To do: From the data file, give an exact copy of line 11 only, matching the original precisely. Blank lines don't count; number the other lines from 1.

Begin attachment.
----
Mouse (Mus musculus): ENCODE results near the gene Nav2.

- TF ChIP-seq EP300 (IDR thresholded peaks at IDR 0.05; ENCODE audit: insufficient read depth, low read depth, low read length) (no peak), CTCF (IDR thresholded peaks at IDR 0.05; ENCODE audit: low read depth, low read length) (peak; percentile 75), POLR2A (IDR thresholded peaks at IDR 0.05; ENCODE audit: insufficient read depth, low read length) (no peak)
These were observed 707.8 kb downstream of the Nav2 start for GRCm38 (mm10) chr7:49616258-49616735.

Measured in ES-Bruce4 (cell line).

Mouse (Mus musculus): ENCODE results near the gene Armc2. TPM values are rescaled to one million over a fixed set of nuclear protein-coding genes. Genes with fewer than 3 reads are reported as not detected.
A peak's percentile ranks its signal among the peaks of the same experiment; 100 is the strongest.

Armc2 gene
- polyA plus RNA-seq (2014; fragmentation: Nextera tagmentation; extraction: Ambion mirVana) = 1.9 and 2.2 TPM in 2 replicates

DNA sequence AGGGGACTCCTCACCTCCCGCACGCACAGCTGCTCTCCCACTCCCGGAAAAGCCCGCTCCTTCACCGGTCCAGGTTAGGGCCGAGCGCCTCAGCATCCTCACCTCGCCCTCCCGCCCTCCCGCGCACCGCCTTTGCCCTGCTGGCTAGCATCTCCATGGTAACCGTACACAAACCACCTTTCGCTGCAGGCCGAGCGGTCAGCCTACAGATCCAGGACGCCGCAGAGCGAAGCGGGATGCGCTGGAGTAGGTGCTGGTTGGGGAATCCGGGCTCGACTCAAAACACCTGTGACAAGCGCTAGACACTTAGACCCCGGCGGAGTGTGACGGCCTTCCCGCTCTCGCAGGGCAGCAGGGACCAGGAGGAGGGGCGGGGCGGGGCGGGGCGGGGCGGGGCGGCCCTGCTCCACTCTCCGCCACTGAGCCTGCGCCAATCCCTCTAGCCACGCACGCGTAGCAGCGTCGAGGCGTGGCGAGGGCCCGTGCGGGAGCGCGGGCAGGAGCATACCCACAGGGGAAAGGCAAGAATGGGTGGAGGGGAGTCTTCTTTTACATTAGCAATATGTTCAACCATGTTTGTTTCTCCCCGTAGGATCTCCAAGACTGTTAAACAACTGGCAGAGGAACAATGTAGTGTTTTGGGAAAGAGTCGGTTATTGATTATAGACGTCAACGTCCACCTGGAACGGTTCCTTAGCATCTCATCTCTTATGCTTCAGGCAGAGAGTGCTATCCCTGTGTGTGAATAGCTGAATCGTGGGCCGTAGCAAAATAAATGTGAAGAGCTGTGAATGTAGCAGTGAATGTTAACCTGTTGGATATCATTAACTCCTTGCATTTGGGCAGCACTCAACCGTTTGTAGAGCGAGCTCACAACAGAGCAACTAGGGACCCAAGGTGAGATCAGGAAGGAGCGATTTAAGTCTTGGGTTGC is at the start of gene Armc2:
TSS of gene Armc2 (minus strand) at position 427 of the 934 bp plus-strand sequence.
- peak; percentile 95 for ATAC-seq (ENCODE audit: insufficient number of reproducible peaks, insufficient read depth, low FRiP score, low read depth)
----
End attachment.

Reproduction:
- peak; percentile 95 for ATAC-seq (ENCODE audit: insufficient number of reproducible peaks, insufficient read depth, low FRiP score, low read depth)